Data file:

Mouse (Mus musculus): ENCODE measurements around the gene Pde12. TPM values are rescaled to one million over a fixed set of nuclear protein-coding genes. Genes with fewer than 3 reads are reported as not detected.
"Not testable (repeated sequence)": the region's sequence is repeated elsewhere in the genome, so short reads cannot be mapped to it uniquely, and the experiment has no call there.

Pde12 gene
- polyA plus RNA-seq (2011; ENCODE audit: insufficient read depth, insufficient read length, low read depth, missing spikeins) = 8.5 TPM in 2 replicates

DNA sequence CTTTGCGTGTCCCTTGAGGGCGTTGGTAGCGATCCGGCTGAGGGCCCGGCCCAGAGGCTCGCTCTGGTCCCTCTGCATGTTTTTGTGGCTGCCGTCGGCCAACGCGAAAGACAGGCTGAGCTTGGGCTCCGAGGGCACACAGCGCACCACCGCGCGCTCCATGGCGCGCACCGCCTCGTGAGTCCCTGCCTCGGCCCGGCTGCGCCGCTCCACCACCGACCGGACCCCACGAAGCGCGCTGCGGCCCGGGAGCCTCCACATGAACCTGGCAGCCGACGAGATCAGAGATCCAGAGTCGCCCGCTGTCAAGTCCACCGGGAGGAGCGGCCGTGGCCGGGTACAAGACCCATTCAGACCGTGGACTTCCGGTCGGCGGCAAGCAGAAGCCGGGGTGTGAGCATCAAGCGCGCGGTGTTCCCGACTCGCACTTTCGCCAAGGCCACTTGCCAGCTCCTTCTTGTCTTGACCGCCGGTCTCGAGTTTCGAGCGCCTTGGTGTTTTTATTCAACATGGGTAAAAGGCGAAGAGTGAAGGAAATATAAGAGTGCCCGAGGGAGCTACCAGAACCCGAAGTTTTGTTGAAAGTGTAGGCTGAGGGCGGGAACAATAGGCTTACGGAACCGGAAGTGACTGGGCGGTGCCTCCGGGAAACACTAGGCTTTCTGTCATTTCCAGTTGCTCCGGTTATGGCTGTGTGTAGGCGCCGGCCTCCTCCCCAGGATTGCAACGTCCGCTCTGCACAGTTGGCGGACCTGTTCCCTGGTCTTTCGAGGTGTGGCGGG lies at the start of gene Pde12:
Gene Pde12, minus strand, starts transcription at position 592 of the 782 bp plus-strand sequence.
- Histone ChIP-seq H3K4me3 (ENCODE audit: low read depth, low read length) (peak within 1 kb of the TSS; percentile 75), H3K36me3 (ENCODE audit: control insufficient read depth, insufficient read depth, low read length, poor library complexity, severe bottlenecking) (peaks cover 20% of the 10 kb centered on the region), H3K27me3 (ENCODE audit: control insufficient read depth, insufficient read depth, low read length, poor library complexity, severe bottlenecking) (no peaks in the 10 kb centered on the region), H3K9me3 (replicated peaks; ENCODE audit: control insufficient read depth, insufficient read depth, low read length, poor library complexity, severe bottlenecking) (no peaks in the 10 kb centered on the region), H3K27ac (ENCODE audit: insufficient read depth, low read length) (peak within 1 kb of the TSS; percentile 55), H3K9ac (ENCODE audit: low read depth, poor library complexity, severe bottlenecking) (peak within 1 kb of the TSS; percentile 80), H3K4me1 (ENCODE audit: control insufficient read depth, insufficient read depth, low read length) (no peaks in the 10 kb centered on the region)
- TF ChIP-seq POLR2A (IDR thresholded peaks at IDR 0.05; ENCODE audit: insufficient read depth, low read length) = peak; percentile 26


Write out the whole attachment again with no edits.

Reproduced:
Mouse (Mus musculus): ENCODE measurements around the gene Pde12. TPM values are rescaled to one million over a fixed set of nuclear protein-coding genes. Genes with fewer than 3 reads are reported as not detected.
"Not testable (repeated sequence)": the region's sequence is repeated elsewhere in the genome, so short reads cannot be mapped to it uniquely, and the experiment has no call there.

Pde12 gene
- polyA plus RNA-seq (2011; ENCODE audit: insufficient read depth, insufficient read length, low read depth, missing spikeins) = 8.5 TPM in 2 replicates

DNA sequence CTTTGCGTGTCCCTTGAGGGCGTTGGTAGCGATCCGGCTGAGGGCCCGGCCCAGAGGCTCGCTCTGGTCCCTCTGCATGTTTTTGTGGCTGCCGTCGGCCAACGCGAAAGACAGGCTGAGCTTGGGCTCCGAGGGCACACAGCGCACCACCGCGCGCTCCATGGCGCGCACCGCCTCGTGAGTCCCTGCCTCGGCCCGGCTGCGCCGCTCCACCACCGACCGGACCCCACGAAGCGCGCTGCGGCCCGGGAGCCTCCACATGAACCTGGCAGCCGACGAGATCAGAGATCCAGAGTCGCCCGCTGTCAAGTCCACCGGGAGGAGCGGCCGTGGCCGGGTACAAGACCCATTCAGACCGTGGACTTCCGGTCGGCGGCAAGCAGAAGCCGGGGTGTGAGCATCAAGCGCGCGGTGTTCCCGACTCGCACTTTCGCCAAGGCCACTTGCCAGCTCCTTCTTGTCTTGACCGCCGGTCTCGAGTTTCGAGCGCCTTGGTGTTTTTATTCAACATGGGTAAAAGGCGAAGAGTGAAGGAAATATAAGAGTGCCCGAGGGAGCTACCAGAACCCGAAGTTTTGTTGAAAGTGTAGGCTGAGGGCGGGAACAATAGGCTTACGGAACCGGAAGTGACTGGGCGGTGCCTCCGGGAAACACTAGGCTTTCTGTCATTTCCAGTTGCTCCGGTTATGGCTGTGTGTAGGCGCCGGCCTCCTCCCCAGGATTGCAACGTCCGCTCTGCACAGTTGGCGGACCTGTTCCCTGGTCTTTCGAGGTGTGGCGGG lies at the start of gene Pde12:
Gene Pde12, minus strand, starts transcription at position 592 of the 782 bp plus-strand sequence.
- Histone ChIP-seq H3K4me3 (ENCODE audit: low read depth, low read length) (peak within 1 kb of the TSS; percentile 75), H3K36me3 (ENCODE audit: control insufficient read depth, insufficient read depth, low read length, poor library complexity, severe bottlenecking) (peaks cover 20% of the 10 kb centered on the region), H3K27me3 (ENCODE audit: control insufficient read depth, insufficient read depth, low read length, poor library complexity, severe bottlenecking) (no peaks in the 10 kb centered on the region), H3K9me3 (replicated peaks; ENCODE audit: control insufficient read depth, insufficient read depth, low read length, poor library complexity, severe bottlenecking) (no peaks in the 10 kb centered on the region), H3K27ac (ENCODE audit: insufficient read depth, low read length) (peak within 1 kb of the TSS; percentile 55), H3K9ac (ENCODE audit: low read depth, poor library complexity, severe bottlenecking) (peak within 1 kb of the TSS; percentile 80), H3K4me1 (ENCODE audit: control insufficient read depth, insufficient read depth, low read length) (no peaks in the 10 kb centered on the region)
- TF ChIP-seq POLR2A (IDR thresholded peaks at IDR 0.05; ENCODE audit: insufficient read depth, low read length) = peak; percentile 26